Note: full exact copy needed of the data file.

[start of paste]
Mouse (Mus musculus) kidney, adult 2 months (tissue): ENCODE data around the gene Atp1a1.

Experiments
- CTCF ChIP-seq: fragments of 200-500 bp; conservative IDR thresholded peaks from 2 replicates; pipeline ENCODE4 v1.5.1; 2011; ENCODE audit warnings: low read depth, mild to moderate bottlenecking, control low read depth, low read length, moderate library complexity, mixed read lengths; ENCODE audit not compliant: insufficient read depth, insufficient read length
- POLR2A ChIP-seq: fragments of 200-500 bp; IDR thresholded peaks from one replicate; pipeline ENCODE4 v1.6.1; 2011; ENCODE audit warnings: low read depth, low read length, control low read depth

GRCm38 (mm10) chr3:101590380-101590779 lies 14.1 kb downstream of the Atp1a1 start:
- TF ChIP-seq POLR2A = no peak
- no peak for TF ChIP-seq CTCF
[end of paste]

Mouse (Mus musculus) kidney, adult 2 months (tissue): ENCODE data around the gene Atp1a1.

Experiments
- CTCF ChIP-seq: fragments of 200-500 bp; conservative IDR thresholded peaks from 2 replicates; pipeline ENCODE4 v1.5.1; 2011; ENCODE audit warnings: low read depth, mild to moderate bottlenecking, control low read depth, low read length, moderate library complexity, mixed read lengths; ENCODE audit not compliant: insufficient read depth, insufficient read length
- POLR2A ChIP-seq: fragments of 200-500 bp; IDR thresholded peaks from one replicate; pipeline ENCODE4 v1.6.1; 2011; ENCODE audit warnings: low read depth, low read length, control low read depth

GRCm38 (mm10) chr3:101590380-101590779 lies 14.1 kb downstream of the Atp1a1 start:
- TF ChIP-seq POLR2A = no peak
- no peak for TF ChIP-seq CTCF